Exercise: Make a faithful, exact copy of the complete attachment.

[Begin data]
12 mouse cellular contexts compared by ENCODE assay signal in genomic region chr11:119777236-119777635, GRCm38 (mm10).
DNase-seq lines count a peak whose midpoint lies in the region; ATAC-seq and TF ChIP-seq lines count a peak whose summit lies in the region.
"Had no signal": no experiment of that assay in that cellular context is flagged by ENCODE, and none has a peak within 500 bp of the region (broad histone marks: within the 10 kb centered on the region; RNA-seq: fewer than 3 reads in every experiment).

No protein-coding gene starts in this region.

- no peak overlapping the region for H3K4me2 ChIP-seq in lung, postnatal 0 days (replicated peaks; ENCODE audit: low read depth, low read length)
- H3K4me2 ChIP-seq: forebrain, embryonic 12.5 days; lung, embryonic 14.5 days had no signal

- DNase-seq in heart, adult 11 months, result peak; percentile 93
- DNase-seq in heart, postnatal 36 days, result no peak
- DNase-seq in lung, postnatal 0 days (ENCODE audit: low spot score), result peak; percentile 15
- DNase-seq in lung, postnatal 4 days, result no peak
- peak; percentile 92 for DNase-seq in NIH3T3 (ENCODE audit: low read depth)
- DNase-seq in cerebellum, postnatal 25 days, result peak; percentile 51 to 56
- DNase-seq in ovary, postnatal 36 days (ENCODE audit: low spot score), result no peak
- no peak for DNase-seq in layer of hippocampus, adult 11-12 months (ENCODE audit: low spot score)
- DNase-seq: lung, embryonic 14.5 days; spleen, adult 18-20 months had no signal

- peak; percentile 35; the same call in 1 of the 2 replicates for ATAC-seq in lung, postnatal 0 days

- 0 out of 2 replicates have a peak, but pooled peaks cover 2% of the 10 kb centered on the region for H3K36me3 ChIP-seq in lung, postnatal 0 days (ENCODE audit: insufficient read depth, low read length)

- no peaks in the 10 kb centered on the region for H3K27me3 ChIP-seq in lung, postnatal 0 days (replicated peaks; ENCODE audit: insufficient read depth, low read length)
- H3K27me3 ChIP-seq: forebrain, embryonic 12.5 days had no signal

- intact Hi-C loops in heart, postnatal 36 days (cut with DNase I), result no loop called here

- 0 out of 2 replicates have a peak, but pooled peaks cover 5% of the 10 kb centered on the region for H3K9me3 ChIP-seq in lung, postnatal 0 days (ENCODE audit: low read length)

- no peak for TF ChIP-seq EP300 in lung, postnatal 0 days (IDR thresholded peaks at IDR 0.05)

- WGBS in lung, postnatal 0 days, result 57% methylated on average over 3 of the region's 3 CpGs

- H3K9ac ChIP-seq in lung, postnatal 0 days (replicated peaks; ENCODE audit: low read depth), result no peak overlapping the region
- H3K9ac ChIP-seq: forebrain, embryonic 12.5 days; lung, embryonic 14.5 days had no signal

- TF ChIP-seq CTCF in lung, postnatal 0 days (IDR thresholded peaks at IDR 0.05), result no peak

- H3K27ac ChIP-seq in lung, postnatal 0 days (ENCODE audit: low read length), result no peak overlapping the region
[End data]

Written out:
12 mouse cellular contexts compared by ENCODE assay signal in genomic region chr11:119777236-119777635, GRCm38 (mm10).
DNase-seq lines count a peak whose midpoint lies in the region; ATAC-seq and TF ChIP-seq lines count a peak whose summit lies in the region.
"Had no signal": no experiment of that assay in that cellular context is flagged by ENCODE, and none has a peak within 500 bp of the region (broad histone marks: within the 10 kb centered on the region; RNA-seq: fewer than 3 reads in every experiment).

No protein-coding gene starts in this region.

- no peak overlapping the region for H3K4me2 ChIP-seq in lung, postnatal 0 days (replicated peaks; ENCODE audit: low read depth, low read length)
- H3K4me2 ChIP-seq: forebrain, embryonic 12.5 days; lung, embryonic 14.5 days had no signal

- DNase-seq in heart, adult 11 months, result peak; percentile 93
- DNase-seq in heart, postnatal 36 days, result no peak
- DNase-seq in lung, postnatal 0 days (ENCODE audit: low spot score), result peak; percentile 15
- DNase-seq in lung, postnatal 4 days, result no peak
- peak; percentile 92 for DNase-seq in NIH3T3 (ENCODE audit: low read depth)
- DNase-seq in cerebellum, postnatal 25 days, result peak; percentile 51 to 56
- DNase-seq in ovary, postnatal 36 days (ENCODE audit: low spot score), result no peak
- no peak for DNase-seq in layer of hippocampus, adult 11-12 months (ENCODE audit: low spot score)
- DNase-seq: lung, embryonic 14.5 days; spleen, adult 18-20 months had no signal

- peak; percentile 35; the same call in 1 of the 2 replicates for ATAC-seq in lung, postnatal 0 days

- 0 out of 2 replicates have a peak, but pooled peaks cover 2% of the 10 kb centered on the region for H3K36me3 ChIP-seq in lung, postnatal 0 days (ENCODE audit: insufficient read depth, low read length)

- no peaks in the 10 kb centered on the region for H3K27me3 ChIP-seq in lung, postnatal 0 days (replicated peaks; ENCODE audit: insufficient read depth, low read length)
- H3K27me3 ChIP-seq: forebrain, embryonic 12.5 days had no signal

- intact Hi-C loops in heart, postnatal 36 days (cut with DNase I), result no loop called here

- 0 out of 2 replicates have a peak, but pooled peaks cover 5% of the 10 kb centered on the region for H3K9me3 ChIP-seq in lung, postnatal 0 days (ENCODE audit: low read length)

- no peak for TF ChIP-seq EP300 in lung, postnatal 0 days (IDR thresholded peaks at IDR 0.05)

- WGBS in lung, postnatal 0 days, result 57% methylated on average over 3 of the region's 3 CpGs

- H3K9ac ChIP-seq in lung, postnatal 0 days (replicated peaks; ENCODE audit: low read depth), result no peak overlapping the region
- H3K9ac ChIP-seq: forebrain, embryonic 12.5 days; lung, embryonic 14.5 days had no signal

- TF ChIP-seq CTCF in lung, postnatal 0 days (IDR thresholded peaks at IDR 0.05), result no peak

- H3K27ac ChIP-seq in lung, postnatal 0 days (ENCODE audit: low read length), result no peak overlapping the region